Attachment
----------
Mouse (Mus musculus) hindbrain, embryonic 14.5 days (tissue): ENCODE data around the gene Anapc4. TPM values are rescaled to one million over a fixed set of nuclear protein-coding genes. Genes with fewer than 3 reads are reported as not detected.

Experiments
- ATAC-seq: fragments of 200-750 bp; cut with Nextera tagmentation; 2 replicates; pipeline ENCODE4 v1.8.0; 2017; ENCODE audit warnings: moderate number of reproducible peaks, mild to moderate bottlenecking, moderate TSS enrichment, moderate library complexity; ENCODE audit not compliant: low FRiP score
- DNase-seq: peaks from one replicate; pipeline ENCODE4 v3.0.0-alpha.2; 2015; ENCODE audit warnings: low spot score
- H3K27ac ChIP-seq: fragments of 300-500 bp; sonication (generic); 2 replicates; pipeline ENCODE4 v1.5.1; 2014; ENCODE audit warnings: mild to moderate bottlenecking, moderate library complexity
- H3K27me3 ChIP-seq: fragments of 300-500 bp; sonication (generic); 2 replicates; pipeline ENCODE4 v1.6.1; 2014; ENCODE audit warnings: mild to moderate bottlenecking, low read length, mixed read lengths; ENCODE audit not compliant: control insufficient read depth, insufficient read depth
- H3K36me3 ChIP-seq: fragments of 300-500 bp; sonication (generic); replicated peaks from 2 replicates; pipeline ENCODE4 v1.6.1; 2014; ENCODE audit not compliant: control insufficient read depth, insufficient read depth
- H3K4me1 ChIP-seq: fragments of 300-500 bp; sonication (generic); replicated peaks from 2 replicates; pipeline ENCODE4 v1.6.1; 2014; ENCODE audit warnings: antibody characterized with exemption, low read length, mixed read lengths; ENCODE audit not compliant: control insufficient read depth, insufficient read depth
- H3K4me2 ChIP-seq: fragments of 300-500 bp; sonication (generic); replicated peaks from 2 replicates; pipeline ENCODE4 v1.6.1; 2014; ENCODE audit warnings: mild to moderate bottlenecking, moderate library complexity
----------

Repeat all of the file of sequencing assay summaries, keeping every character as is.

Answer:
Mouse (Mus musculus) hindbrain, embryonic 14.5 days (tissue): ENCODE data around the gene Anapc4. TPM values are rescaled to one million over a fixed set of nuclear protein-coding genes. Genes with fewer than 3 reads are reported as not detected.

Experiments
- ATAC-seq: fragments of 200-750 bp; cut with Nextera tagmentation; 2 replicates; pipeline ENCODE4 v1.8.0; 2017; ENCODE audit warnings: moderate number of reproducible peaks, mild to moderate bottlenecking, moderate TSS enrichment, moderate library complexity; ENCODE audit not compliant: low FRiP score
- DNase-seq: peaks from one replicate; pipeline ENCODE4 v3.0.0-alpha.2; 2015; ENCODE audit warnings: low spot score
- H3K27ac ChIP-seq: fragments of 300-500 bp; sonication (generic); 2 replicates; pipeline ENCODE4 v1.5.1; 2014; ENCODE audit warnings: mild to moderate bottlenecking, moderate library complexity
- H3K27me3 ChIP-seq: fragments of 300-500 bp; sonication (generic); 2 replicates; pipeline ENCODE4 v1.6.1; 2014; ENCODE audit warnings: mild to moderate bottlenecking, low read length, mixed read lengths; ENCODE audit not compliant: control insufficient read depth, insufficient read depth
- H3K36me3 ChIP-seq: fragments of 300-500 bp; sonication (generic); replicated peaks from 2 replicates; pipeline ENCODE4 v1.6.1; 2014; ENCODE audit not compliant: control insufficient read depth, insufficient read depth
- H3K4me1 ChIP-seq: fragments of 300-500 bp; sonication (generic); replicated peaks from 2 replicates; pipeline ENCODE4 v1.6.1; 2014; ENCODE audit warnings: antibody characterized with exemption, low read length, mixed read lengths; ENCODE audit not compliant: control insufficient read depth, insufficient read depth
- H3K4me2 ChIP-seq: fragments of 300-500 bp; sonication (generic); replicated peaks from 2 replicates; pipeline ENCODE4 v1.6.1; 2014; ENCODE audit warnings: mild to moderate bottlenecking, moderate library complexity